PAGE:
Review: Short Term 12
SHORT TERM 12 (M)
Directed by Destin Cretton
"I take good care of everyone."
That's no idle boast that Grace (Brie Larson) makes. Although barely older than most of her charges at the Short Term 12 foster care facility, she has developed a reputation for being able to calm down, comfort and create a safe environment for the troubled teens who can spend up to three years (while the State decides what to do with them) in a place where the tacos are a known laxative, supersoakers are used as wake-up calls and violence or a crisis is just a loose word or impetuous moment away.
And despite not being a trained therapist or a parent (and one who knows she has to be an asshole before she can be their friend), Grace believes she knows what's best for each individual and is prepared to go the extra mile for them.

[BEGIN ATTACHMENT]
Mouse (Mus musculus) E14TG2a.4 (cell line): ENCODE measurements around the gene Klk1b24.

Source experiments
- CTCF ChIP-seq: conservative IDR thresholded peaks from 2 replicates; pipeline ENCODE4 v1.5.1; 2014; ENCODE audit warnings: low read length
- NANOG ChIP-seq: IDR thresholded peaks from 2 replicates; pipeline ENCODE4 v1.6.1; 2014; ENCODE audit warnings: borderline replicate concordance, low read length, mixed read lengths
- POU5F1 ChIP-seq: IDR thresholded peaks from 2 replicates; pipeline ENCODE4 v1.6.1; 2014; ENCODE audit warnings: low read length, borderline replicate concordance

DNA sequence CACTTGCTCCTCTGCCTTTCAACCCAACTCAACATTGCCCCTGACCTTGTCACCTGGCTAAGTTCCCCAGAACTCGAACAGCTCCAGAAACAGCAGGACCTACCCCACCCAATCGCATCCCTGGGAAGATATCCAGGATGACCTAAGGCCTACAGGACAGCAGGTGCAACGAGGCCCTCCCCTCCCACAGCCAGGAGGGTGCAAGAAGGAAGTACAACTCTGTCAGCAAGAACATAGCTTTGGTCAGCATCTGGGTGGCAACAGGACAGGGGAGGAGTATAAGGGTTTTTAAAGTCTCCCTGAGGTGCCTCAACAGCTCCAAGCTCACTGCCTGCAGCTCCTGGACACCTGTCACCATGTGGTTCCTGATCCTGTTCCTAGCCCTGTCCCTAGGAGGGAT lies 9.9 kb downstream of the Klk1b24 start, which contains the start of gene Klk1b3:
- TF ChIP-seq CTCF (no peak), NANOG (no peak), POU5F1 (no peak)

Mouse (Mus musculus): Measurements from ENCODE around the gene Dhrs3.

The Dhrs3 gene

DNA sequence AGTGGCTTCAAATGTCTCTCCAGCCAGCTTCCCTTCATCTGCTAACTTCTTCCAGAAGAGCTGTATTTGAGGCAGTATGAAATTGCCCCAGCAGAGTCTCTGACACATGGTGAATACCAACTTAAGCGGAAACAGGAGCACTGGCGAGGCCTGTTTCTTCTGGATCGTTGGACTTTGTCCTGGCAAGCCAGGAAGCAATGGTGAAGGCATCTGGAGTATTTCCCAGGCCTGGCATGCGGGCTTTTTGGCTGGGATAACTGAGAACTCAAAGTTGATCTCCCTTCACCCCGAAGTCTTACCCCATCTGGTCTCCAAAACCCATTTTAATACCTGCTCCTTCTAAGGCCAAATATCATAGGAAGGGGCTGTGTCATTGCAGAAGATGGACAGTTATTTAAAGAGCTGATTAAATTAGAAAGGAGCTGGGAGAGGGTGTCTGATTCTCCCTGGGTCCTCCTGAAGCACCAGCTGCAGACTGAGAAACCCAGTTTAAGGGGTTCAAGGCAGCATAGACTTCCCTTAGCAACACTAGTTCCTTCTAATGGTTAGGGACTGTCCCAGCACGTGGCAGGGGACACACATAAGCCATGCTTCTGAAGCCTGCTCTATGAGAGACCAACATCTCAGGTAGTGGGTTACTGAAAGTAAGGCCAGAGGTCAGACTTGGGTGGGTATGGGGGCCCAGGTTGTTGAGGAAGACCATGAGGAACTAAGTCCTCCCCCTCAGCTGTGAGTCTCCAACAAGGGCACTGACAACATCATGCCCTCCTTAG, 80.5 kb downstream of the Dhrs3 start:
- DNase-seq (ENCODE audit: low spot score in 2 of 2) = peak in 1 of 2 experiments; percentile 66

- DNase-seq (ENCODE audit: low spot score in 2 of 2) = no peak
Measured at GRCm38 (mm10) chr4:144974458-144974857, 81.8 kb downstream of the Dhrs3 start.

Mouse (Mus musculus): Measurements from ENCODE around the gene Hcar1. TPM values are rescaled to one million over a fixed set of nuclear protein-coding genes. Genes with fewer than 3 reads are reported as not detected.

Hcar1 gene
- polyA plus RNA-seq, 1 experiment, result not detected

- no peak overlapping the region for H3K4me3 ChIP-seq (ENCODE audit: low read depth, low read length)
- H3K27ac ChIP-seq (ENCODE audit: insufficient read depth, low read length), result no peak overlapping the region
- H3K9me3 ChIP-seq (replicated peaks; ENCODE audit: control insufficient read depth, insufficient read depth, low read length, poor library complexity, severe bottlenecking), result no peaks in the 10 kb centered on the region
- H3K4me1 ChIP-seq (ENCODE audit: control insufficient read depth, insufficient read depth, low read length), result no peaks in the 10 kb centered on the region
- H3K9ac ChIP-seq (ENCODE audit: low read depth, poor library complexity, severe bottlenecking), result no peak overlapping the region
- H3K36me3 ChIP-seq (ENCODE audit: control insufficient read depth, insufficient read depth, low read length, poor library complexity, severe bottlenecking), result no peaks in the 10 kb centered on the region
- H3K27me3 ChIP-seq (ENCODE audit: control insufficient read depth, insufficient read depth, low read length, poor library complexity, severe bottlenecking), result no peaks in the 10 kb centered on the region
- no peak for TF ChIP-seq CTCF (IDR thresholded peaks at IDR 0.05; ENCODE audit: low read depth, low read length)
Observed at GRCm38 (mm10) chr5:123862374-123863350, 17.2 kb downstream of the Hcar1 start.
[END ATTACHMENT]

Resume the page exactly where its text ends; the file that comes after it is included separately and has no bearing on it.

But while Grace seems to have everything together (including a solid relationship with fellow counsellor Mason - The Newsroom's John Gallagher Jnr), one case threatens to reveal just why she has so much empathy with those in her care.
Small but beautifully formed, it's easy to see why Short Term 12 has been such a critical and audience darling at US film festivals.
Fleshed out from writer-director Destin Cretton's own 2008 short of the same name, it's the perfect antidote today's special effects-driven Hollywood cinema. A rare Generation Y title that aims to treat its target audience as adults, here is a film that showcases its actors - United States of Tara and 21 Jump Street's Larson is stunning - compels with its naturalistic approach and delivers believable scenarios and dialogue.
However, while Cretton's script attempts to up the accessibility into the story via the arrival of a new member of staff, such a device does mean the story at times feels like its grinding through the indie drama gears, winding up to a signposted crisis and predictable, if still delightful, payoff.